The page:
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Eather One Electric Plane Uses Air Friction to Generate Power

Fully electric passenger planes are still in the realm of sci-fiction, but there’s no harm done in dreaming about a future when they become norm. Eather One is one such dream.
Eather One airplane concept is fully-electric, uses air friction to power up the motors 4 photos
Eather One airplane concept is fully-electric, uses air friction to power up the motorsEather One airplane concept is fully-electric, uses air friction to power up the motorsEather One airplane concept is fully-electric, uses air friction to power up the motors
Today’s passenger planes, even hybrids, come with a massive carbon footprint, this being one of the biggest complaints against the aviation industry. With pledges from all the major companies that they will strive to reduce emissions in the next year, it’s become clear that incorporating clear technology is a must.

The auto industry is already in the midst of the so-called electric revolution, but aviation is far behind. Industrial designer Michal Bonikowski has created a concept for a fully-electric airplane that would use air friction to generate power while in the air.

He calls it Eather One. The concept is inspired by the Airbus MAVERIC concept (Model Aircraft for Validation and Experimentation of Robust Innovative Controls), which was unveiled in February this year and uses a new wing design and engine placement to reduce fuel consumption by at least 20 percent.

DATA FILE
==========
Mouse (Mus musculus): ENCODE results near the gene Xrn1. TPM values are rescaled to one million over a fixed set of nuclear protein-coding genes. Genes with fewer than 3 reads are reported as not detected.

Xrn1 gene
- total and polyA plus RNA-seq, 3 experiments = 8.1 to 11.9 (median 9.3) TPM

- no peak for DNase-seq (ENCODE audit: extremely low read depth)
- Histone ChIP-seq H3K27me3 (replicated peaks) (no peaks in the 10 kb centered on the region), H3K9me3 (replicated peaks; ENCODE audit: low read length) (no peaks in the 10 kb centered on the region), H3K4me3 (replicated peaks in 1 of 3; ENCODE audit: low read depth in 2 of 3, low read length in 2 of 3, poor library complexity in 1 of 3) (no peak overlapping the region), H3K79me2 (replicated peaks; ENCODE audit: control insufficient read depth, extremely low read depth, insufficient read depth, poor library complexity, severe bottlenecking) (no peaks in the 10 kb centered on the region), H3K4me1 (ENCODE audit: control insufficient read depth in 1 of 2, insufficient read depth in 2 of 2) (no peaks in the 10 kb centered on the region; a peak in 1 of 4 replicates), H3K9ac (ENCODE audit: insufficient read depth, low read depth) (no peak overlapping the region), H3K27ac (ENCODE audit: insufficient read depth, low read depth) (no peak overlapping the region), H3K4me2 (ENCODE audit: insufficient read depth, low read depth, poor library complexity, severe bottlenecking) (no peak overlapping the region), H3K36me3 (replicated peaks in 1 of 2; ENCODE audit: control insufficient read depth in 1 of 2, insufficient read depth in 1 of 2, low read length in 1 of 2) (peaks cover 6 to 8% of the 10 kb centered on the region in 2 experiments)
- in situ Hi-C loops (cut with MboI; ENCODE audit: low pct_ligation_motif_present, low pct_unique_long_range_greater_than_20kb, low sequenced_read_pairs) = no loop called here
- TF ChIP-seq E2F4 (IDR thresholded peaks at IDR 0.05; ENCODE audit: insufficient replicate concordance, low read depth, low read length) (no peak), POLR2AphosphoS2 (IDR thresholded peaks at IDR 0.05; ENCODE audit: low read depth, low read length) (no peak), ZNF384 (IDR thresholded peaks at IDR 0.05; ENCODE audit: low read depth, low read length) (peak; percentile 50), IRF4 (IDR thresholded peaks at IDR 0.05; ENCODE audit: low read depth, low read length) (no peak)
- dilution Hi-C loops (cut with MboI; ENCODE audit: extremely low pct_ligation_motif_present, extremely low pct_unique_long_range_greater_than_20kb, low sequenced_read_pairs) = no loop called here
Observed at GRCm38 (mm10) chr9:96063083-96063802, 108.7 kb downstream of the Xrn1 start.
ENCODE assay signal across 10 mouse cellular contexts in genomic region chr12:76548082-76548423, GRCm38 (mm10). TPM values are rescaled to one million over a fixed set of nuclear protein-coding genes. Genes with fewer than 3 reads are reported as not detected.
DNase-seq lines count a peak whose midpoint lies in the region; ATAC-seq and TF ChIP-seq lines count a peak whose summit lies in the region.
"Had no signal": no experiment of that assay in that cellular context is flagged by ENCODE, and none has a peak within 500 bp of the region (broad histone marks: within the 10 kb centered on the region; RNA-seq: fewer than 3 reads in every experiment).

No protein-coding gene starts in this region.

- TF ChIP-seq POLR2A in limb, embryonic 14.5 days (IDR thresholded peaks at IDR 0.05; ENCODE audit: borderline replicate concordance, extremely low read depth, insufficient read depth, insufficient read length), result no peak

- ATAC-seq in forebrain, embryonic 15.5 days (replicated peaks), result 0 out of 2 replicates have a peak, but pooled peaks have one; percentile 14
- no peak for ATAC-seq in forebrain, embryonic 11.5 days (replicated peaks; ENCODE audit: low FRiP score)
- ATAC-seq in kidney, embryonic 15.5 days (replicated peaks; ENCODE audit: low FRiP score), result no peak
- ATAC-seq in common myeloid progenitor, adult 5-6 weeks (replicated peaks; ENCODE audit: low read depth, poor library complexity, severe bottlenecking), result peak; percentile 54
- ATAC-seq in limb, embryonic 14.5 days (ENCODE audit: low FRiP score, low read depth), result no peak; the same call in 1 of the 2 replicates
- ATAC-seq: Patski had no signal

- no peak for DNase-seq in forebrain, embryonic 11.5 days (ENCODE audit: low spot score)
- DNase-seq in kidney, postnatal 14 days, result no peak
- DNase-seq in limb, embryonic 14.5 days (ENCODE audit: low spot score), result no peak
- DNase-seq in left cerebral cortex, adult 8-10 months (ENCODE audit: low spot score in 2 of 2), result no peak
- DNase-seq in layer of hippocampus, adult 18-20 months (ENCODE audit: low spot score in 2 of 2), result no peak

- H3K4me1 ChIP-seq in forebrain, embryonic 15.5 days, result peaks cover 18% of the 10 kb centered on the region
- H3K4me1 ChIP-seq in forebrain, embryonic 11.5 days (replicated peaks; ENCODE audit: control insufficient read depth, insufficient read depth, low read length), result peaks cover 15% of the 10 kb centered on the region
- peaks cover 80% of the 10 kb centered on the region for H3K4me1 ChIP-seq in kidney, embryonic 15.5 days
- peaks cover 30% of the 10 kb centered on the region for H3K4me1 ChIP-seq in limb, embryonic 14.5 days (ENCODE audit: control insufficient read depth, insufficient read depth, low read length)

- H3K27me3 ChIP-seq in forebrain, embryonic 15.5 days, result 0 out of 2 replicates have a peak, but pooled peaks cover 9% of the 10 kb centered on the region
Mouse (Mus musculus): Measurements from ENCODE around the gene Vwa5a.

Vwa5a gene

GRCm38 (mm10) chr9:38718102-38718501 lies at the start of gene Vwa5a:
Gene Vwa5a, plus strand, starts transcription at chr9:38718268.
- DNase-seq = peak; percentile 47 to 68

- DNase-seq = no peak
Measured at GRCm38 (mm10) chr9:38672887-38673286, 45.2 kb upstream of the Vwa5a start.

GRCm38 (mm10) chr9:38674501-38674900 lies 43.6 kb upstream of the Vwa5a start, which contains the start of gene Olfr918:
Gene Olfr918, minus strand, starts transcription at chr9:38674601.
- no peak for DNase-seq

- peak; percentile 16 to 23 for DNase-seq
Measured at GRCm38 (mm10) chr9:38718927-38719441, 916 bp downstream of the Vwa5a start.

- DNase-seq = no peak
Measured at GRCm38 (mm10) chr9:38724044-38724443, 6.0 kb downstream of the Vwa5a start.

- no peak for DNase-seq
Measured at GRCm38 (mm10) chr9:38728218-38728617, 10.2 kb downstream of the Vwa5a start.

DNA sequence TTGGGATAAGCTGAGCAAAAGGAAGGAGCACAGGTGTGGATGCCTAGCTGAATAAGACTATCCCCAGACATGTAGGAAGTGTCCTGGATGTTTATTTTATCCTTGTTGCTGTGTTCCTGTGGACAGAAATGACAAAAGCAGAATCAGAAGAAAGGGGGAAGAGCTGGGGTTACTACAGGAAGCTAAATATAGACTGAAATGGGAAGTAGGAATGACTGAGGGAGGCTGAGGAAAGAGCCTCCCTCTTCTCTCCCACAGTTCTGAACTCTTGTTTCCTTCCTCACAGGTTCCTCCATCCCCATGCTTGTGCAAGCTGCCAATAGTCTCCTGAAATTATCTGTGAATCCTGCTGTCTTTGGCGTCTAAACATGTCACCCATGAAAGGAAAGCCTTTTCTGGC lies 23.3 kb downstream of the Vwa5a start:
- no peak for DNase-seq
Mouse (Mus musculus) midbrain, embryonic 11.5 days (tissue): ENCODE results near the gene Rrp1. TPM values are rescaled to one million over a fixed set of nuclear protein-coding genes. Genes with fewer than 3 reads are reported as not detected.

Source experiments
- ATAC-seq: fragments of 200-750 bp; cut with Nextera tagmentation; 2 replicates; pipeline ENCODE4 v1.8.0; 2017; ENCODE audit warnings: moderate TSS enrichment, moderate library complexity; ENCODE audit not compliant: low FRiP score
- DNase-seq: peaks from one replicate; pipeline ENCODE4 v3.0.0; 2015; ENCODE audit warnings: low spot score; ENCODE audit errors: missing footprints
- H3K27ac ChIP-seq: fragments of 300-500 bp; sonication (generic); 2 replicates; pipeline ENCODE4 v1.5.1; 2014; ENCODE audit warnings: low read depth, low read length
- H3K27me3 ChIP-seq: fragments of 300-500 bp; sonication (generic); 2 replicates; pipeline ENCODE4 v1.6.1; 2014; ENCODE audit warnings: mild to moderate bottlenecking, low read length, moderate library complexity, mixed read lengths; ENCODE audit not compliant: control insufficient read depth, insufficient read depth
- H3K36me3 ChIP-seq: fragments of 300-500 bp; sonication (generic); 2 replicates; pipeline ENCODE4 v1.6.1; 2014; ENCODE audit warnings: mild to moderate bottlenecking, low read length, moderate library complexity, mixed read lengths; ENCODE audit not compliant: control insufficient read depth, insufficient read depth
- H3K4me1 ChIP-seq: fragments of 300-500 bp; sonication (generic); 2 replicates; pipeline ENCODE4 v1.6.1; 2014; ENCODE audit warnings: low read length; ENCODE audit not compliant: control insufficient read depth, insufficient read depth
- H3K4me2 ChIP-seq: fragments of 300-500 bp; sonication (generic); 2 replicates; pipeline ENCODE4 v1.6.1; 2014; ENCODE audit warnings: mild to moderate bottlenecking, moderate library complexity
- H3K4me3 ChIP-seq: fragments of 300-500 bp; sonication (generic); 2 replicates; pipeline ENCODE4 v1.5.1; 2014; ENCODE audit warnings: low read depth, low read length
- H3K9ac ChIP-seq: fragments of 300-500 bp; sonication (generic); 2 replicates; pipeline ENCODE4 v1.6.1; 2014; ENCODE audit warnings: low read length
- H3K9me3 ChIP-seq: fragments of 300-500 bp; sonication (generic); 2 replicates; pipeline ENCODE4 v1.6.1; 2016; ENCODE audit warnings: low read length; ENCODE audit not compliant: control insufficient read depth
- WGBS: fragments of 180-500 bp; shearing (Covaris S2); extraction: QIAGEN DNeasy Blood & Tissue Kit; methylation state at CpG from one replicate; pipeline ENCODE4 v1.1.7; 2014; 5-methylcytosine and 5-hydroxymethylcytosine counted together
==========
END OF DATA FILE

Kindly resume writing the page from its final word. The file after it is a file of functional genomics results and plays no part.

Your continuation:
“I enjoy all attempts to revolutionize flying,” Bonikowski says. “I have been thinking a lot about this lately, and what could happen if Airbus would like to create an electric plane.”

Eather One is all-electric and, more importantly, wouldn’t require large battery banks to stay in the air, thus maximizing available space and decreasing weight. This is done by recovering air friction and converting it into electric energy, which would power the motors.

Fuel tanks would be replaced with triboelectric nanogenerators on the wings, Bonikowski says. “Using the vibrations of the structure and friction generated by the bending of wings during the flight, [they] can generate the energy needed to power several smaller electric motors,” he explains on his website.

This would make the plane completely self-sufficient during flight. The aircraft would still need battery banks for takeoff and landing, that is to say, during those times when friction wouldn’t be enough to provide juice. But they would be considerably smaller than those needed to keep it in the air throughout its entire flight.

 
 
 
 
 

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